Not only in the same denomination but also in the same congregation it is often possible to find folks who believe every word of the Bible to be factual worshiping alongside sisters and brothers in Christ who treat the Bible as true in meaning but not necessarily factual, and still others who would not even agree that the Bible is wholly true in meaning, let alone factual.
I cannot even imagine what is meant by the latter two groups. Who are these “sisters and brothers who treat the Bible as true in meaning but not necessarily factual”? How is something true in meaning, but not factual? Does he mean that they believe the stories to be myth and parable, masked with the clothing of historic truth? How far can we extend this? How about the physical resurrection of Jesus? Can I believe that this is a meaningful myth?
Then what about those who “would not even agree that the Bible is wholly true in meaning, let alone factual”? What “meaning” are we willing to sacrifice for us to still consider those who are in this camp to be brothers and sisters? I consider myself to be a generous person, especially with people who are new to the faith (or have been exposed to long bouts of heresy within liberal congregations) but for leaders within the church who write position papers and theological explanations on the official PCUSA web site to foolishly include these positions as acceptable is to defend apostacy.
None of these viewpoints contradicts our Presbyterian Constitution. The church is charged with giving full expression to the rich diversity within its membership. Our Constitution requires us to promote inclusiveness, which means including all the different theological positions that are consistent with the Reformed tradition.
I would like to know when the term “diversity” was first applied to different theological positions? I have always understood diversity to mean people of different nationalities, classes, and of both sexes. Who is to say what “all the different theological positions that are consistent with the Reformed tradition” are? There are many ordained elders and pastors within this denomination who regularly deny the physical bodily resurrection of Jesus Christ. Is this acceptable? When did it become acceptable to deny this central tenet? We are not speaking about more peripheral issues, such as different eschatological views, but rather issues that are at the very heart of the gospel. How about someone who holds a view that is very similar to Mormonism? There is less difference between historic orthodox Christianity and Mormonism, than there is between historic orthodox Christianity and theological liberalism. Theological liberalism is more akin in its different forms to pantheism, agnosticism, and atheism, than it is to historic orthodoxy. How far do we draw the lines and who will decide. When we lose any sense of boundaries that are created by essentials, than all things are theologically permissible and what is left is to fight over orthopraxy (right action), since orthodoxy has already been lost. This is what we are seeing now within the denomination over the issue of the ordination of active unrepentant homosexuals. It no longer has anything to do with what one believes, but with allowable practices.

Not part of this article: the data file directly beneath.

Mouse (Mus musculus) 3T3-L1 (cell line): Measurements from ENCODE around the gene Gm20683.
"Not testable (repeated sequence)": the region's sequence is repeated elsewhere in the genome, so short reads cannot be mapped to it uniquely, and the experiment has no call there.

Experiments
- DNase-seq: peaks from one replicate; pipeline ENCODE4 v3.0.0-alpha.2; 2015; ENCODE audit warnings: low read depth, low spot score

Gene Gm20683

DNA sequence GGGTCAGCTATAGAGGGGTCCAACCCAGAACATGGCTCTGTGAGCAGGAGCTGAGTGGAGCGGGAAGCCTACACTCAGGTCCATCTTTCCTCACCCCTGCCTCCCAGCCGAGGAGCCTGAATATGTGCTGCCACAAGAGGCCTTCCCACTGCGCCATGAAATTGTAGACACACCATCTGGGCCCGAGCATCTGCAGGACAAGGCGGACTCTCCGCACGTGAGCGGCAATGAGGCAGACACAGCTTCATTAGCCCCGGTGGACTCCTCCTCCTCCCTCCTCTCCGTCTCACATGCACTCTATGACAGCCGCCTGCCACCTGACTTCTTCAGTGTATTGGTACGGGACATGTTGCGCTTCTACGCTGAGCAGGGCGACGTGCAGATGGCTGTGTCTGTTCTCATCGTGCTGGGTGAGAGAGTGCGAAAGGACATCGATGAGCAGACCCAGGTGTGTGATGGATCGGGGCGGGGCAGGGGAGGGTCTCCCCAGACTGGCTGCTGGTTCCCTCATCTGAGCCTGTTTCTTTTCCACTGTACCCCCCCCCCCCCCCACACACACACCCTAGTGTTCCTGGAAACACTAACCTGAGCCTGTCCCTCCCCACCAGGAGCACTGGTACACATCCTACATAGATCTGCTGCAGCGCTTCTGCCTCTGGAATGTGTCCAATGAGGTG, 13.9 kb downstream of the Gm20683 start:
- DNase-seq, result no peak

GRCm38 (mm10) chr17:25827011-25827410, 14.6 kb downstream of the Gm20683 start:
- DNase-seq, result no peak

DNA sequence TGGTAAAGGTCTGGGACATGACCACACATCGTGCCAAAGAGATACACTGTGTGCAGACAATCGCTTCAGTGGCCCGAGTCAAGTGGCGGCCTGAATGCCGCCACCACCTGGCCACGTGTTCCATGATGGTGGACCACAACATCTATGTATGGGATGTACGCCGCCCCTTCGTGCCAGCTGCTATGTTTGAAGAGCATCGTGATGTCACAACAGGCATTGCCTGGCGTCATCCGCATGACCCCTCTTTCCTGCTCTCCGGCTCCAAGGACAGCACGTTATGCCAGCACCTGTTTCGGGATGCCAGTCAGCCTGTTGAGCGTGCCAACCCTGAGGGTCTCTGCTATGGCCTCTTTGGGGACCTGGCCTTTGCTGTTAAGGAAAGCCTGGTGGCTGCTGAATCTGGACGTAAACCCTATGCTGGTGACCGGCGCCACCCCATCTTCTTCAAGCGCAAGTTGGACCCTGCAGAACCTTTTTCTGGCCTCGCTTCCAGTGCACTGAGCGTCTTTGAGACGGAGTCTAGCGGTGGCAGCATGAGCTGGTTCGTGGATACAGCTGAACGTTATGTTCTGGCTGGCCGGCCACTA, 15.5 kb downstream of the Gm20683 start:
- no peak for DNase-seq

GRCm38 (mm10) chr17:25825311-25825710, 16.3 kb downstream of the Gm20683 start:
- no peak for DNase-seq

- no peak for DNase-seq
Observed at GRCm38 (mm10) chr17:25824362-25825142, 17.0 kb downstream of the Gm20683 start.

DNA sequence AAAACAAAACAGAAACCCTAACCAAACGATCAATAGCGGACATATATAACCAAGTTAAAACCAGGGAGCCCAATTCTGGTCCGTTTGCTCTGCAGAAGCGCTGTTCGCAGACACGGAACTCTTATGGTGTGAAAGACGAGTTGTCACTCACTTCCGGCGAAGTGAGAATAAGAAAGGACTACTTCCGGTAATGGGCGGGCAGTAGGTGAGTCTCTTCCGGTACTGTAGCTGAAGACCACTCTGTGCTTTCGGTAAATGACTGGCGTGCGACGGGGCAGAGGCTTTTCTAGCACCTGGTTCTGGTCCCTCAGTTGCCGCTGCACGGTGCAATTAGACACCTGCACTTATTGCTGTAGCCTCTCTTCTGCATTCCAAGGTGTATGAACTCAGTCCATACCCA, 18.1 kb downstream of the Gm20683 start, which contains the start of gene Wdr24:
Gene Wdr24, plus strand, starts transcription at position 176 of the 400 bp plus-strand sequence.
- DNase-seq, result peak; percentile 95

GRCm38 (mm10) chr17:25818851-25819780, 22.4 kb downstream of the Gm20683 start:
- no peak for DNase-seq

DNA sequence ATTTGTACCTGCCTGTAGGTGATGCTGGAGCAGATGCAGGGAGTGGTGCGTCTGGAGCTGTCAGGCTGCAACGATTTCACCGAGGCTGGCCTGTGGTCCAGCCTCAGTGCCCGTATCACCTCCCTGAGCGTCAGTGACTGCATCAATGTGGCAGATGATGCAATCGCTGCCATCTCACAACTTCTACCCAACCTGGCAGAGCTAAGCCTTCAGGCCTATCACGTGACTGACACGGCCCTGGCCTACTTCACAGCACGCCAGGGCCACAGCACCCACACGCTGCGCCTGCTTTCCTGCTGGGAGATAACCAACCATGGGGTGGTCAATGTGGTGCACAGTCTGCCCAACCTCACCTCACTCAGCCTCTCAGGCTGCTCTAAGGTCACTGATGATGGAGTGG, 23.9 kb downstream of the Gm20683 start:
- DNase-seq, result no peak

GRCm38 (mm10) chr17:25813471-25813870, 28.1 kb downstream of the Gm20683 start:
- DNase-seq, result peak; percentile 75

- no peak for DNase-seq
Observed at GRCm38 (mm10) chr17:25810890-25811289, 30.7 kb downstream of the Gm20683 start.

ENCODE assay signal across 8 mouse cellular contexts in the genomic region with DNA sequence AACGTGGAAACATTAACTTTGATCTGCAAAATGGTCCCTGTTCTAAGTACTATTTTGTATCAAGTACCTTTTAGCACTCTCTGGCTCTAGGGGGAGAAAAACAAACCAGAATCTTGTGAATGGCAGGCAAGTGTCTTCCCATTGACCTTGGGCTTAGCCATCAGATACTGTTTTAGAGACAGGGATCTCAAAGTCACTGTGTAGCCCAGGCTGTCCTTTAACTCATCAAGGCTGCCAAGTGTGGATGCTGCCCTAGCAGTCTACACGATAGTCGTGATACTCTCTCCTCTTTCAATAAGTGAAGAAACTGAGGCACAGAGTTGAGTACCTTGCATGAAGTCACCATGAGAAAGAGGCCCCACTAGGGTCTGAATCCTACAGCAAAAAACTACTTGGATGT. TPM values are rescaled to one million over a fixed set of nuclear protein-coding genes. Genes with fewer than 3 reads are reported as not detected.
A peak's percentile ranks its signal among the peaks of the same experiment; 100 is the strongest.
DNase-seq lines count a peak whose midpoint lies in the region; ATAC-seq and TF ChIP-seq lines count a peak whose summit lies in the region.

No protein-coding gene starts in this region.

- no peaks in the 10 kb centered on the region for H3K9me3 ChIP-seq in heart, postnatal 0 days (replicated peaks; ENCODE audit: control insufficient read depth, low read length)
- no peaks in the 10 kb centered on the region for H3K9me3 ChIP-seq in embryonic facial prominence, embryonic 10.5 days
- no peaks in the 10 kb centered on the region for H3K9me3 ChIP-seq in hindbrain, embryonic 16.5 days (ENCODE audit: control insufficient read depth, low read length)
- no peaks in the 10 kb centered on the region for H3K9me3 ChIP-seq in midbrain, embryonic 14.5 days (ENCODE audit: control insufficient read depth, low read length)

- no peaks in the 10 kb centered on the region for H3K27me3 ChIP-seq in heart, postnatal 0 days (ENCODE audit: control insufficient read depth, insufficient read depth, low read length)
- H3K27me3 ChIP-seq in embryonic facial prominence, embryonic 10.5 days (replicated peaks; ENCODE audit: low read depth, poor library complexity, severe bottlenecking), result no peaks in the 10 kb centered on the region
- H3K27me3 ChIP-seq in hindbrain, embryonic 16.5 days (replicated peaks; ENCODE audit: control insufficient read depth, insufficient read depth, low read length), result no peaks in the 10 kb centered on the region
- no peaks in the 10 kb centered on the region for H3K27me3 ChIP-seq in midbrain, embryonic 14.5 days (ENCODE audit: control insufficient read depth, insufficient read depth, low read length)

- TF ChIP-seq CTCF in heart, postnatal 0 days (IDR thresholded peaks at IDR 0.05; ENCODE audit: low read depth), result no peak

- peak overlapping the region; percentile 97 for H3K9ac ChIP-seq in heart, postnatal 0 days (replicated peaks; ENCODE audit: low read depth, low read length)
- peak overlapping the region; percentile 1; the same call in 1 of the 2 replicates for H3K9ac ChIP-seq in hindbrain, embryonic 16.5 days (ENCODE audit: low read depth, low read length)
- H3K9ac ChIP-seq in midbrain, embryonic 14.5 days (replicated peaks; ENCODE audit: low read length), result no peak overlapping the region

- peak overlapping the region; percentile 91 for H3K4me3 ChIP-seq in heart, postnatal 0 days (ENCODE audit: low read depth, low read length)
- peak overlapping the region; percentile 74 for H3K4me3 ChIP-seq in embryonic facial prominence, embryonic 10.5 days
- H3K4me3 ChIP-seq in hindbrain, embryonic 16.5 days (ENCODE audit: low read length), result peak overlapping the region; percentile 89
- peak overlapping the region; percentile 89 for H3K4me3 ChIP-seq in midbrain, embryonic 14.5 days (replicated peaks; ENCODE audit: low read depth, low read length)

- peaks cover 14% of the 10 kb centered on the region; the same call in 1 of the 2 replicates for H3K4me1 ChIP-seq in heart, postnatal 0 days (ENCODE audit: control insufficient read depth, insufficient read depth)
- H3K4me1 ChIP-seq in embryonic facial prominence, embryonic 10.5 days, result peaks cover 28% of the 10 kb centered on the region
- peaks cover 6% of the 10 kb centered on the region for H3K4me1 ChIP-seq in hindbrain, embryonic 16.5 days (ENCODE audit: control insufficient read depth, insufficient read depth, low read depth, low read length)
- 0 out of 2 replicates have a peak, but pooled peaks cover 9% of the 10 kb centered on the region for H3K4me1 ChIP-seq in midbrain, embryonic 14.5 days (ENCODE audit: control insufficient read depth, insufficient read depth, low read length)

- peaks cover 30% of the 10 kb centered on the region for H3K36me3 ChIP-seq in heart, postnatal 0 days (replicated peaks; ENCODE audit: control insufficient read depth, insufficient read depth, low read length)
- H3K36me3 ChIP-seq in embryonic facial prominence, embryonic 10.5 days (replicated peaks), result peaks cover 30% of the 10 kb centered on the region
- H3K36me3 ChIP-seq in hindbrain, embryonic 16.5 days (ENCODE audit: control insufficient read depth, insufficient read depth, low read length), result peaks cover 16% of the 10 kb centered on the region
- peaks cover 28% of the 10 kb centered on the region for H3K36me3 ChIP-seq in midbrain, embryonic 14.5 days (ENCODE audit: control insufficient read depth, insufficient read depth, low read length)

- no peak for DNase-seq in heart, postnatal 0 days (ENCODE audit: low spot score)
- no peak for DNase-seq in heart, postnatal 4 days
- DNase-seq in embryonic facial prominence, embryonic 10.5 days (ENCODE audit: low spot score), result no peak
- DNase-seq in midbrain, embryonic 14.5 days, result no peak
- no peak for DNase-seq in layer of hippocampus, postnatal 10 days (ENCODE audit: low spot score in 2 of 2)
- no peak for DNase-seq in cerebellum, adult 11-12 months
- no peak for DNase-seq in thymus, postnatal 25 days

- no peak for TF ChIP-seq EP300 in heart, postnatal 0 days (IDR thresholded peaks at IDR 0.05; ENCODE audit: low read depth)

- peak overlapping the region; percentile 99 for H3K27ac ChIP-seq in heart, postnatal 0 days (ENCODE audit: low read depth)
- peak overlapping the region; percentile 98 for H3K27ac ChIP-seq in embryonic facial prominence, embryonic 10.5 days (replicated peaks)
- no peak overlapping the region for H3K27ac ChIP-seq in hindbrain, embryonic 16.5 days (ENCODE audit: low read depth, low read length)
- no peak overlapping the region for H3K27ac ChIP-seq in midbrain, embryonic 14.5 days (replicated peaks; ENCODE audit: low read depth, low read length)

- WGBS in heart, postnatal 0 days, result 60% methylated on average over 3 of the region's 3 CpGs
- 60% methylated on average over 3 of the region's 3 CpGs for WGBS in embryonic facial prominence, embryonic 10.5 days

What that tradition emphasizes is that while the Holy Scriptures are the only rule of faith and conduct, Christ is present with the church in both Spirit and Word. This means that before I can use any particular statements of Scripture as a guide in life, more is required than simply the ability to read. Otherwise I might read something that was never intended for me and subscribe to a practice that is contrary to God’s will for people in 1995. This is the mistake cults commonly make.
This type of practice certainly seems highly subjective. What does the author not understand about the word “only”? Even with these objections, I might still be willing to approve this statement if we were only dealing with issues that are not essential to what it means to be a Christian, let alone one from the reformed tradition. So, for instance, if we were debating the meaning of Jesus’ words about cutting off a hand or plucking out an eye when they cause us to sin, I would probably ask us to recognize different forms of speech, such as hyperbole (overstatement for the sake of making a point). But we are dealing with such as issues as the meaning of the atonement and the physical bodily resurrection of Christ. If we cannot agree on such essential doctrines then there is truly nothing that unites us as a Christian church or denomination. Unity comes from docrine and theology, not false emotionalism or property.
The 2nd half of the article and my comments will be available in the next post.
No comments yet.